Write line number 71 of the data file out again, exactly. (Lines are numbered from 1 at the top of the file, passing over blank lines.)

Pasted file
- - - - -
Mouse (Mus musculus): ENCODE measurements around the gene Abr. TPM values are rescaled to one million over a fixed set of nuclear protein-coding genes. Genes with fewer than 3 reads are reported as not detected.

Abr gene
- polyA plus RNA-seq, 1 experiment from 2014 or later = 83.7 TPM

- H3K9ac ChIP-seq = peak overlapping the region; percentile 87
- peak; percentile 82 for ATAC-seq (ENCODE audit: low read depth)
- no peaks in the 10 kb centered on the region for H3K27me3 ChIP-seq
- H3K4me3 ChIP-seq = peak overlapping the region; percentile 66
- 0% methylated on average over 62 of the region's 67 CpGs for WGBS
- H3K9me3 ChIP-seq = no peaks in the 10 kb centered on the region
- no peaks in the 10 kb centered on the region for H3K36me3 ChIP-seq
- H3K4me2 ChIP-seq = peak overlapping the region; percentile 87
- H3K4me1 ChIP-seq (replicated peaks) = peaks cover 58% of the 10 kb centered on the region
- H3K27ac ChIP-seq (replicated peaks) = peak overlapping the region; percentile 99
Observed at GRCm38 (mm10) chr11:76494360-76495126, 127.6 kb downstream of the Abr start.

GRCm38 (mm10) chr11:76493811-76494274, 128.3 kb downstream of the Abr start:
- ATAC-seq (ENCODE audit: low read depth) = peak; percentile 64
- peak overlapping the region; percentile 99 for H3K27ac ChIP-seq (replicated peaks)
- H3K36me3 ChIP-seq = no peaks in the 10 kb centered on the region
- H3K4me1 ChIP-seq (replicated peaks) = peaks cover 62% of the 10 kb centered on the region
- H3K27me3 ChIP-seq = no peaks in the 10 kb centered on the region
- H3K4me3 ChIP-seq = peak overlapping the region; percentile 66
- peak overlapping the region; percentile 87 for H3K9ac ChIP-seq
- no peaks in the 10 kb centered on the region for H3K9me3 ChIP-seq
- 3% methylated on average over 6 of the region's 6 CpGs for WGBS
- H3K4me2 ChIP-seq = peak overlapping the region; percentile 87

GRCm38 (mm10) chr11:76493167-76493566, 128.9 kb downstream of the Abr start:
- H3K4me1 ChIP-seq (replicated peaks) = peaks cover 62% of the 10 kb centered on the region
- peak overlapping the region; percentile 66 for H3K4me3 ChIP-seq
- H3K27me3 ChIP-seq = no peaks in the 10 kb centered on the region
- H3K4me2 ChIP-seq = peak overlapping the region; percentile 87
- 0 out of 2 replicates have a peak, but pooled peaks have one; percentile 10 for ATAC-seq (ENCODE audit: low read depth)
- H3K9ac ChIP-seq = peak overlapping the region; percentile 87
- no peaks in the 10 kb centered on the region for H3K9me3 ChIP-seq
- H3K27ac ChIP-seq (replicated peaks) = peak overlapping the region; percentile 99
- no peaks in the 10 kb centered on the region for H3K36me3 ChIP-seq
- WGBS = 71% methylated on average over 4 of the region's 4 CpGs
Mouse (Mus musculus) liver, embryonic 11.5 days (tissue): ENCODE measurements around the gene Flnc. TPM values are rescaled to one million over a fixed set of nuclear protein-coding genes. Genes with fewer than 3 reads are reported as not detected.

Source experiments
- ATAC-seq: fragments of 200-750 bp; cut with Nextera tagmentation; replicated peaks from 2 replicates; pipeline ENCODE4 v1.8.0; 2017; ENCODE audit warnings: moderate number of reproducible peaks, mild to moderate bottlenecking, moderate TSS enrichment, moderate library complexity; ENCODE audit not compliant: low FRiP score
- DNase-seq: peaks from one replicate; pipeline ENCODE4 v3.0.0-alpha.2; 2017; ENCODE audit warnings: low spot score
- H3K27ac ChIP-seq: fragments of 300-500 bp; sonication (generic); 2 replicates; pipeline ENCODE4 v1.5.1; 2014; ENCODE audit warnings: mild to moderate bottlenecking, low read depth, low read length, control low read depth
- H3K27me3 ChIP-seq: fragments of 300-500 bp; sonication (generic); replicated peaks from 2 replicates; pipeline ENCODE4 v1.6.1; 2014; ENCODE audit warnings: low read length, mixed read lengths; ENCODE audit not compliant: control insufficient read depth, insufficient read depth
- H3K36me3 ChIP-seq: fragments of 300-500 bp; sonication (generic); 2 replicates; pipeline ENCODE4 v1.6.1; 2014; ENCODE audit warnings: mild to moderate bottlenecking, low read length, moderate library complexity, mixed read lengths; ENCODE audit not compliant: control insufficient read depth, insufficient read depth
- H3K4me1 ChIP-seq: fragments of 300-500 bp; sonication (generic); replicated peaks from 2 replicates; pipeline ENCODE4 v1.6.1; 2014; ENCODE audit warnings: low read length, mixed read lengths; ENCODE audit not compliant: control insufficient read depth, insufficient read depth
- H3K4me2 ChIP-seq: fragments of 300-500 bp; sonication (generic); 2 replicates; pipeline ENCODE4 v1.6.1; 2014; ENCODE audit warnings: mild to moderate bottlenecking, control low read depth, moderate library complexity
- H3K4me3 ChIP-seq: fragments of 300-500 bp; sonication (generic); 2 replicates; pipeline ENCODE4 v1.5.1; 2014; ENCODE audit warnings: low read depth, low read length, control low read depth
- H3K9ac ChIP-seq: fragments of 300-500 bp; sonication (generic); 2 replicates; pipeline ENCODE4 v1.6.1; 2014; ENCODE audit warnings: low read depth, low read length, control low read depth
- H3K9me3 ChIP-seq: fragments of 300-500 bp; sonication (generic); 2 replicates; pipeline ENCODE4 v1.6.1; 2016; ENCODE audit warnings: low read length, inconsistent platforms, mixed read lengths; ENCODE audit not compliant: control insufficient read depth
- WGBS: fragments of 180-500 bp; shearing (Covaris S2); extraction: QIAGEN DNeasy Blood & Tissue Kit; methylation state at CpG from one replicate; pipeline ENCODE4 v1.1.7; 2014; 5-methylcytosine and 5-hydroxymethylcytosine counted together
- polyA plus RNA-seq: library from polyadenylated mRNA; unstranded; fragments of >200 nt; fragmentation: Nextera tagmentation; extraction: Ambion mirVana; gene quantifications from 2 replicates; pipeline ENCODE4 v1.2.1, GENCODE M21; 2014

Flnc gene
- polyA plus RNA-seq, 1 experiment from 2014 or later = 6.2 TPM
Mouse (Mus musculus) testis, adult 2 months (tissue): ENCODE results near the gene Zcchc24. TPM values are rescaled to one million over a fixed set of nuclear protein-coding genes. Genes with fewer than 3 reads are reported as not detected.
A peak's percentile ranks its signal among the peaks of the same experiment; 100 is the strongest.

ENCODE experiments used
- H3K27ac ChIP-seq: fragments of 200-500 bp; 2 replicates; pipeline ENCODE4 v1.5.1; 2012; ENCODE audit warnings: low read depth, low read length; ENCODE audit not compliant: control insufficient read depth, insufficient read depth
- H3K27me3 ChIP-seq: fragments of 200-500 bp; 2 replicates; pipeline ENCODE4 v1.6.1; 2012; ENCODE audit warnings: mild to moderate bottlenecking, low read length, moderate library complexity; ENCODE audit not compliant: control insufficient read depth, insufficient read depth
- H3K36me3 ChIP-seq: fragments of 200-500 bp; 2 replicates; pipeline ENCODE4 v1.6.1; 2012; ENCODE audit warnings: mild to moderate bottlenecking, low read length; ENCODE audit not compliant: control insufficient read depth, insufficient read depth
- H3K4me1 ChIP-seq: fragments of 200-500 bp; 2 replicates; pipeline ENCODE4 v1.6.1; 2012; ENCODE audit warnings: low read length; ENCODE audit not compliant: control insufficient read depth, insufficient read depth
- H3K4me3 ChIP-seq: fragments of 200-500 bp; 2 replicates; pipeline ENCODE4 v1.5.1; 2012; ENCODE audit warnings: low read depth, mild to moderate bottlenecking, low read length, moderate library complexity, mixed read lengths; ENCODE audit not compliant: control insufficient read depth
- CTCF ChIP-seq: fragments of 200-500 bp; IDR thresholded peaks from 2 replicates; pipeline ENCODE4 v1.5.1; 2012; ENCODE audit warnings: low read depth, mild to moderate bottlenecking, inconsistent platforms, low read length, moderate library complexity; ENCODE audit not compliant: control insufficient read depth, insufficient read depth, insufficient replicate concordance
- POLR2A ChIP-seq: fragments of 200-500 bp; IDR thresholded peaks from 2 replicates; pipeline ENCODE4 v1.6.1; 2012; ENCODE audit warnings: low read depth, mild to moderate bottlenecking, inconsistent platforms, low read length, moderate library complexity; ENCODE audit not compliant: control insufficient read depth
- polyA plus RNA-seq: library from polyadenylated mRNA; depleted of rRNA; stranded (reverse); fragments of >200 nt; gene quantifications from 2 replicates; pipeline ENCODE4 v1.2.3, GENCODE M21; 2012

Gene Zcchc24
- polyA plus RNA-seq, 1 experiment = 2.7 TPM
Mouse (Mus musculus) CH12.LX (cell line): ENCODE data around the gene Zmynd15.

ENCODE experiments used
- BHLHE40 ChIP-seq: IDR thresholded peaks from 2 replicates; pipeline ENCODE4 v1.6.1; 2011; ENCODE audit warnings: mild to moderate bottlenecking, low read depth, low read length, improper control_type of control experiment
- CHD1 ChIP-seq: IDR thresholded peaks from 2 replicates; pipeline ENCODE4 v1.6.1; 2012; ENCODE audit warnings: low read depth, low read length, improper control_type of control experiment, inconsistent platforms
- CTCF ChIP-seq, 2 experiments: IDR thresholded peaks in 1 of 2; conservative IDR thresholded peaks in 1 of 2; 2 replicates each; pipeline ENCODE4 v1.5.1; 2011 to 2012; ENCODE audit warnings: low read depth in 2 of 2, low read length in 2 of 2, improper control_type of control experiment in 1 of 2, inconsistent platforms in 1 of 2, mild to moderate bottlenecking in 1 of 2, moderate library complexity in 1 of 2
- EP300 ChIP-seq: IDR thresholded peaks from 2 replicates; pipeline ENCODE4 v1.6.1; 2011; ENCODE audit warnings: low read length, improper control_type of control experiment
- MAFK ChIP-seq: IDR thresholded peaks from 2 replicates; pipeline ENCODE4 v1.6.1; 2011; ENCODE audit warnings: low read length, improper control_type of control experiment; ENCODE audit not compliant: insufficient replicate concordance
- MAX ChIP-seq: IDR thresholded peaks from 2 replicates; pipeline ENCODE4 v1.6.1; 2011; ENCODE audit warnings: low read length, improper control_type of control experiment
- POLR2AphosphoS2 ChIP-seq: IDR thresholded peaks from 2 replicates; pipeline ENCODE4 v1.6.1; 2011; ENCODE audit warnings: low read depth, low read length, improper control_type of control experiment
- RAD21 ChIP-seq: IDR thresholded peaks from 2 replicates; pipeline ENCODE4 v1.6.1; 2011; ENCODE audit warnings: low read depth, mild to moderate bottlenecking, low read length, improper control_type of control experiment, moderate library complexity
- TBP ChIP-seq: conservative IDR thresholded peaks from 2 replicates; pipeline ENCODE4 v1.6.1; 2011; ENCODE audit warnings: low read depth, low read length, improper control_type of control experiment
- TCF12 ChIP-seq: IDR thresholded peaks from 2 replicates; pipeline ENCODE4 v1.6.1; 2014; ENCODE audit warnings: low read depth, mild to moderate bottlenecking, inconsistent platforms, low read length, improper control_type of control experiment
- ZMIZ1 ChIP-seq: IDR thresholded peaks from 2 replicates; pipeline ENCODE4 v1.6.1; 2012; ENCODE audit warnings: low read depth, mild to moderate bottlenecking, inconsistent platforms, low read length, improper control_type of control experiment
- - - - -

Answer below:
- EP300 ChIP-seq: IDR thresholded peaks from 2 replicates; pipeline ENCODE4 v1.6.1; 2011; ENCODE audit warnings: low read length, improper control_type of control experiment